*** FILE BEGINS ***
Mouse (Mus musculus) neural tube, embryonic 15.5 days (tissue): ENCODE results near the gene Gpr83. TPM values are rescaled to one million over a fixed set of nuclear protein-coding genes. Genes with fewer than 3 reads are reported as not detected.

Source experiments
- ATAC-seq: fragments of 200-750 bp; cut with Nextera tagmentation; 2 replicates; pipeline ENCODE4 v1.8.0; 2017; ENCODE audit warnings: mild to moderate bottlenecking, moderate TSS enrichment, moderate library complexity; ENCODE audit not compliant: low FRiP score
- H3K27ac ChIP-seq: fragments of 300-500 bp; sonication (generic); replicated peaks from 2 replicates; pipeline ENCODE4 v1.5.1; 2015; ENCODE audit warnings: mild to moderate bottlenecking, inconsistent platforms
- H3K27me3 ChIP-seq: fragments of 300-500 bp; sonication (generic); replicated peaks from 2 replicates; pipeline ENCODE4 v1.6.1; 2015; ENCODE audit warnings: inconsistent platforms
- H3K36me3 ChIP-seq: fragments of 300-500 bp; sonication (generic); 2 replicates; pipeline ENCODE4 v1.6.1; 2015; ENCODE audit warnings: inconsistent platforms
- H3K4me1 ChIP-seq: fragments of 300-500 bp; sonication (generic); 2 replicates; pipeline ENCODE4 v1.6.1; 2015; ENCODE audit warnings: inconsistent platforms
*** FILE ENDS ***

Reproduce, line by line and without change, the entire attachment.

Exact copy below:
Mouse (Mus musculus) neural tube, embryonic 15.5 days (tissue): ENCODE results near the gene Gpr83. TPM values are rescaled to one million over a fixed set of nuclear protein-coding genes. Genes with fewer than 3 reads are reported as not detected.

Source experiments
- ATAC-seq: fragments of 200-750 bp; cut with Nextera tagmentation; 2 replicates; pipeline ENCODE4 v1.8.0; 2017; ENCODE audit warnings: mild to moderate bottlenecking, moderate TSS enrichment, moderate library complexity; ENCODE audit not compliant: low FRiP score
- H3K27ac ChIP-seq: fragments of 300-500 bp; sonication (generic); replicated peaks from 2 replicates; pipeline ENCODE4 v1.5.1; 2015; ENCODE audit warnings: mild to moderate bottlenecking, inconsistent platforms
- H3K27me3 ChIP-seq: fragments of 300-500 bp; sonication (generic); replicated peaks from 2 replicates; pipeline ENCODE4 v1.6.1; 2015; ENCODE audit warnings: inconsistent platforms
- H3K36me3 ChIP-seq: fragments of 300-500 bp; sonication (generic); 2 replicates; pipeline ENCODE4 v1.6.1; 2015; ENCODE audit warnings: inconsistent platforms
- H3K4me1 ChIP-seq: fragments of 300-500 bp; sonication (generic); 2 replicates; pipeline ENCODE4 v1.6.1; 2015; ENCODE audit warnings: inconsistent platforms